Home > Women's Fitness > Why take a ‘women’s’ multivitamin?

Why take a ‘women’s’ multivitamin?

At some point along the line, buying a multivitamin became akin to choosing a breakfast cereal or a new lipstick – that is, there’s way too much choice out there. Gummy vitamins, soluble vitamins, vitamins for kids, teens, menopausal women, 50+ … the list goes on. And then some. And one of the big differences is, of course, the array of vitamins that are marketed at men and those geared towards women. Is a ‘neutral’ multivitamin enough anymore, or are there genuine benefits to taking a multivit that’s been designed for those of us in the world with two X chromosomes?

vitaminsFor the sake of comparison, I’ll be inspecting Vitabiotics Wellwoman Sport & Fitness tablets with Vitabiotics Wellman Sport tablets. Both products guarantee levels of vitamins that surpass the Recommended Daily Allowance – as is necessary for the performance athletes that they are targeted at – but there is a few key differences between the two that I will explore a little further in this article. Athletes – along with pregnant women, post-menopausal women, and vegetarians – are counted among people in society who should be taking a daily multivitamin, due to their increased need for certain nutrients and amino acids.


Essentially, men and women have different dietary requirements and there are certain attributes of some vitamins and other supplements that have negative effects for one gender – for example, risks carried for pregnant women – where they may be crucial to the other. Many things stay the same in both multivitamins, though. Levels of most vitamins were either the same or very similar in dosage, including B vitamins, vitamin C, and minerals such as copper and zinc (some tend to be slightly higher for men, due to the likelihood of their increased size as athletes).

But what are the differences? And do they matter?

When reviewing the difference between the two supplements I used as an example, I noticed that the women’s multivitamin:

Lacks Vitamin A.

According to some research, taking ’too much’ (i.e. more than an average of 1.5mg a day) of vitamin A over many years may affect the bones, making them more likely to fracture as the body ages. This is particularly important for women, who are already at risk of osteoporosis. It is also advised that pregnant women do not take vitamin A; vitamin A is a ‘teratogen’, which damages the development of cells in foetuses, leading to the developments of conditions like spina bifida, hydrocephalus and urinary tract malformations. Furthermore, the damage is usually done in the first few days or weeks of a pregnancy. Therefore many women’s multivitamins have taken vitamin A out of their supplements due to the risk factor involved.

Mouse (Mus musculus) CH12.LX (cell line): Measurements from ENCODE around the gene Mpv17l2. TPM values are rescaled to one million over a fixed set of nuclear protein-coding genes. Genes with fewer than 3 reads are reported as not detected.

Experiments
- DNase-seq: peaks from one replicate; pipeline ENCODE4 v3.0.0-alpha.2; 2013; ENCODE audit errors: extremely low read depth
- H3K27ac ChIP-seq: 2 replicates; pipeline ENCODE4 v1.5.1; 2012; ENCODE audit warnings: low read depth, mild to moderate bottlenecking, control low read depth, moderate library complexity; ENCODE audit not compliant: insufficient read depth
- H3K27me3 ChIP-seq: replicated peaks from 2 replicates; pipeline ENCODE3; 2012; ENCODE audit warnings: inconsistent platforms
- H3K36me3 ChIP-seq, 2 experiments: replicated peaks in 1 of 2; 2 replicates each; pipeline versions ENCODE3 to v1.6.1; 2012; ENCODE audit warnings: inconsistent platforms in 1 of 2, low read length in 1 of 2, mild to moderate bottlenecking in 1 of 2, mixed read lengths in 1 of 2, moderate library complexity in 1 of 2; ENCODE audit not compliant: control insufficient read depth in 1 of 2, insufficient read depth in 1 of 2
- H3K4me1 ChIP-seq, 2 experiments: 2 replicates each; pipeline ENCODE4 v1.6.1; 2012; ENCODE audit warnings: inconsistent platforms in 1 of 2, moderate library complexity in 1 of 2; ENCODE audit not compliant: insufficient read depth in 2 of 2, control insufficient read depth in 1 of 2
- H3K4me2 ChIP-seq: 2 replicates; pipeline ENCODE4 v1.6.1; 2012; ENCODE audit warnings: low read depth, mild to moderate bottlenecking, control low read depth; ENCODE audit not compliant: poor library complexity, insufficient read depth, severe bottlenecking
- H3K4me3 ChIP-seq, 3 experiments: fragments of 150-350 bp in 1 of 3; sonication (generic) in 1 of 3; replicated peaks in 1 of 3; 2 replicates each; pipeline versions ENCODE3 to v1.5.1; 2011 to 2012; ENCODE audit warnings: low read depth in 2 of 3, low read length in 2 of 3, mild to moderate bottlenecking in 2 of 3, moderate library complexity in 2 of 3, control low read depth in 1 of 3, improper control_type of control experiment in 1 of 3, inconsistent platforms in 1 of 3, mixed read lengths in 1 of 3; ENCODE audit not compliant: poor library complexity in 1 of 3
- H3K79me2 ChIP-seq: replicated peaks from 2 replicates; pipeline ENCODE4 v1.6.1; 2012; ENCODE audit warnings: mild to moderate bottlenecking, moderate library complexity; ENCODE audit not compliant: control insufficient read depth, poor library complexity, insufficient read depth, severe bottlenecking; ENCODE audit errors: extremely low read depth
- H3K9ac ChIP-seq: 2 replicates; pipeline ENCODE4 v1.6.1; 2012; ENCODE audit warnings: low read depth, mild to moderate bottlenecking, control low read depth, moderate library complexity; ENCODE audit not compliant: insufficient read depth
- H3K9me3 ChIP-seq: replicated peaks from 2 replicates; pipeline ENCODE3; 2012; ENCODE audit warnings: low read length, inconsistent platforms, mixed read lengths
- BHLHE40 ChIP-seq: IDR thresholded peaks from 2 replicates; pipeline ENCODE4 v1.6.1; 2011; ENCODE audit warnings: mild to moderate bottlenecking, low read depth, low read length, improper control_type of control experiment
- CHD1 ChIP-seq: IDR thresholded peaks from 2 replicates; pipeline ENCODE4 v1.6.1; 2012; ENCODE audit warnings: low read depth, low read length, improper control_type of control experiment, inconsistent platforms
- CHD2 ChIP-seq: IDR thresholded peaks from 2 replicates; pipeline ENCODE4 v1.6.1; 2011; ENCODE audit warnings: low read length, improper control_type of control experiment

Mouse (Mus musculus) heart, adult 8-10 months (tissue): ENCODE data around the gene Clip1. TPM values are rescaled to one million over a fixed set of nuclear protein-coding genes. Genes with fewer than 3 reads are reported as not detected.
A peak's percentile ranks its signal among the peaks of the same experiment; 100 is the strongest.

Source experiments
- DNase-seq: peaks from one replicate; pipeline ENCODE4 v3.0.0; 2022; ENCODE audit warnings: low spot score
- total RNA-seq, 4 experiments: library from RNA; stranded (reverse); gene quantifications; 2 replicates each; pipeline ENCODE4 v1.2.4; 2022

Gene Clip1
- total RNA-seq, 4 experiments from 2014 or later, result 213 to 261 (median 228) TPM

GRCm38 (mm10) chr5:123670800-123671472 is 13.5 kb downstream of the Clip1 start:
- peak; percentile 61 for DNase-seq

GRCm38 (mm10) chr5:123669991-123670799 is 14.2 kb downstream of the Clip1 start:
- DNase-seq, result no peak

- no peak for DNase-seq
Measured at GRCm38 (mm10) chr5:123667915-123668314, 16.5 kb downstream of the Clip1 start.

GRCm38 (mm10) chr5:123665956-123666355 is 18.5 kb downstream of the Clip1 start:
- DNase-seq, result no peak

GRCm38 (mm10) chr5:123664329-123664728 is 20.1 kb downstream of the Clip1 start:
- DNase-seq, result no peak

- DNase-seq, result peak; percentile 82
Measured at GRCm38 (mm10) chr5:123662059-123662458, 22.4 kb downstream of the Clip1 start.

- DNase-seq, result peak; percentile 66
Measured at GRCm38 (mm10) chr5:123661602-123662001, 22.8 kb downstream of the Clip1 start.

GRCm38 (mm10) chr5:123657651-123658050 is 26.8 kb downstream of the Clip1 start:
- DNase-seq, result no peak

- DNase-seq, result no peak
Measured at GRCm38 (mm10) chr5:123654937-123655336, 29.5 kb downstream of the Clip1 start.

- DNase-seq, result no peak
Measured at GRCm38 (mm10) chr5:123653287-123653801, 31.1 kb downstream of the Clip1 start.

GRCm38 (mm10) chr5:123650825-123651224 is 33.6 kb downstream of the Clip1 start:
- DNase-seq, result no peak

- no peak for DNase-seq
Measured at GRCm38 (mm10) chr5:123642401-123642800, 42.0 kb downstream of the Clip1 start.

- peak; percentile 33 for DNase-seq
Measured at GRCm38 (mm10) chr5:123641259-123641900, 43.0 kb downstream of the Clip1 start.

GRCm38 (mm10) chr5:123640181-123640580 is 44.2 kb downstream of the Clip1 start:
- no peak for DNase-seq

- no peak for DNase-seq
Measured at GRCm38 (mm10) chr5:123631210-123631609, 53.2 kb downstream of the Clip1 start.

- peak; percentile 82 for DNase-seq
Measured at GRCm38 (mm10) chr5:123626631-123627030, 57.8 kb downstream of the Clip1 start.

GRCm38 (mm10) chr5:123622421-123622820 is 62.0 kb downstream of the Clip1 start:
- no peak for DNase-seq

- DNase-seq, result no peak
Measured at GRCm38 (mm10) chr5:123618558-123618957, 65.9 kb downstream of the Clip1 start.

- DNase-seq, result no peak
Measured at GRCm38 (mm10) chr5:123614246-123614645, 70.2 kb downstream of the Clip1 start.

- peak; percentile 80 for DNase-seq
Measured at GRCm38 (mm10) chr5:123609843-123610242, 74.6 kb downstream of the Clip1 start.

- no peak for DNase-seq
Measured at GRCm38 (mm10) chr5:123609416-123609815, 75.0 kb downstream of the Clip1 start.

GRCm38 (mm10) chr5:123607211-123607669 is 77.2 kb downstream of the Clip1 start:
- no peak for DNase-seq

Includes Vitamin K.

Vitamin K promotes blood clotting and is used to treat patients who are given too much of a ‘blood thinning’ medication. It is not proven that this – Vitamin K’s most significant effect on the body – is more useful to women than men. However, Coenzyme Q-10 – which is found in the men’s supplement I looked at – is chemically similar to vitamin K and, like vitamin K, can promote blood clotting. Although Coenzyme Q-10 and Vitamin K are not in any way ‘the same’, their main benefits are similar enough that it would be unnecessary, and potentially risky, to take the two together. Also, the current research on their individual effects for men and women prove that there may be some benefit either way:

  •  There is increasing evidence that vitamin K improves bone health and reduces risk of bone fractures – particularly in postmenopausal women who are at risk of osteoporosis.
  •  There are also small amounts of evidence that Q-10 has an effect on male fertility, by increasing the movement and density of sperm.

So a lack of Coenzyme Q-10 and the presence of Vitamin K isn’t arbitrary; your multivitamin is likely to reflect the current (and on-going) research into these gender-specific theories.

Contains more iron.

The risk of iron deficiency in women of childbearing age is considerable because of the additional iron demands of menstruation and pregnancy. Therefore, it is very common to find more iron in a women’s multivitamin than in a product aimed at men. In addition, the woman’s formula is more likely to contain high levels of riboflavin (vit. B2), vitamin B6 and vitamin C which also contribute to the maintenance of normal red blood cell formation and normal oxygen transport in the blood. 

Contains more manganese and selenium.

Manganese and selenium are both proven to be useful for osteoporosis, which women become more susceptible to with old age (affecting one in three women as opposed to one in five men during their lifespan). Manganese also has positive effects on anaemia and symptoms of premenstrual syndrome (PMS), so it is clearly of greater general use to the female body.